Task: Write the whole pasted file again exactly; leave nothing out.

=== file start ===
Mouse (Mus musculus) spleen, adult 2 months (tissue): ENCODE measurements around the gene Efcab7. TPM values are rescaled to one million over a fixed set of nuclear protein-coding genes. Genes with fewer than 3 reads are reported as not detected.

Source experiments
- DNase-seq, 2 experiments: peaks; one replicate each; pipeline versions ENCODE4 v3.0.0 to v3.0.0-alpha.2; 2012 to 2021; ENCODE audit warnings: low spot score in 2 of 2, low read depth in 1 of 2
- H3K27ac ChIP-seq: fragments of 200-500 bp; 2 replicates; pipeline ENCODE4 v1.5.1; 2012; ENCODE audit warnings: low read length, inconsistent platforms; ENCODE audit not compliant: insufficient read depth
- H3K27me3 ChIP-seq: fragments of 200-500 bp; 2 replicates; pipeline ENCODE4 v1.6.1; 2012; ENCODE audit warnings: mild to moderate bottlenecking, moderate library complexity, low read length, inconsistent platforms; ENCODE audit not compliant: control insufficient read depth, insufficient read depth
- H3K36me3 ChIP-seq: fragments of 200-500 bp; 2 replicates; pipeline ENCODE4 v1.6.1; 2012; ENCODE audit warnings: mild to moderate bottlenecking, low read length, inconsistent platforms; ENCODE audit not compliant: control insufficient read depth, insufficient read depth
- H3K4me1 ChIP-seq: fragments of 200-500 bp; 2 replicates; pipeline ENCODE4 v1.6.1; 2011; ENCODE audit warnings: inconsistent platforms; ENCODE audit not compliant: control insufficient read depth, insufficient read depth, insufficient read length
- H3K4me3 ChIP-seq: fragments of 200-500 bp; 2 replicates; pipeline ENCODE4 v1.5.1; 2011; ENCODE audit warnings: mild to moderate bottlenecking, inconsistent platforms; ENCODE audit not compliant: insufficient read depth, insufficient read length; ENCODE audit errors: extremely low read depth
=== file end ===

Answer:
Mouse (Mus musculus) spleen, adult 2 months (tissue): ENCODE measurements around the gene Efcab7. TPM values are rescaled to one million over a fixed set of nuclear protein-coding genes. Genes with fewer than 3 reads are reported as not detected.

Source experiments
- DNase-seq, 2 experiments: peaks; one replicate each; pipeline versions ENCODE4 v3.0.0 to v3.0.0-alpha.2; 2012 to 2021; ENCODE audit warnings: low spot score in 2 of 2, low read depth in 1 of 2
- H3K27ac ChIP-seq: fragments of 200-500 bp; 2 replicates; pipeline ENCODE4 v1.5.1; 2012; ENCODE audit warnings: low read length, inconsistent platforms; ENCODE audit not compliant: insufficient read depth
- H3K27me3 ChIP-seq: fragments of 200-500 bp; 2 replicates; pipeline ENCODE4 v1.6.1; 2012; ENCODE audit warnings: mild to moderate bottlenecking, moderate library complexity, low read length, inconsistent platforms; ENCODE audit not compliant: control insufficient read depth, insufficient read depth
- H3K36me3 ChIP-seq: fragments of 200-500 bp; 2 replicates; pipeline ENCODE4 v1.6.1; 2012; ENCODE audit warnings: mild to moderate bottlenecking, low read length, inconsistent platforms; ENCODE audit not compliant: control insufficient read depth, insufficient read depth
- H3K4me1 ChIP-seq: fragments of 200-500 bp; 2 replicates; pipeline ENCODE4 v1.6.1; 2011; ENCODE audit warnings: inconsistent platforms; ENCODE audit not compliant: control insufficient read depth, insufficient read depth, insufficient read length
- H3K4me3 ChIP-seq: fragments of 200-500 bp; 2 replicates; pipeline ENCODE4 v1.5.1; 2011; ENCODE audit warnings: mild to moderate bottlenecking, inconsistent platforms; ENCODE audit not compliant: insufficient read depth, insufficient read length; ENCODE audit errors: extremely low read depth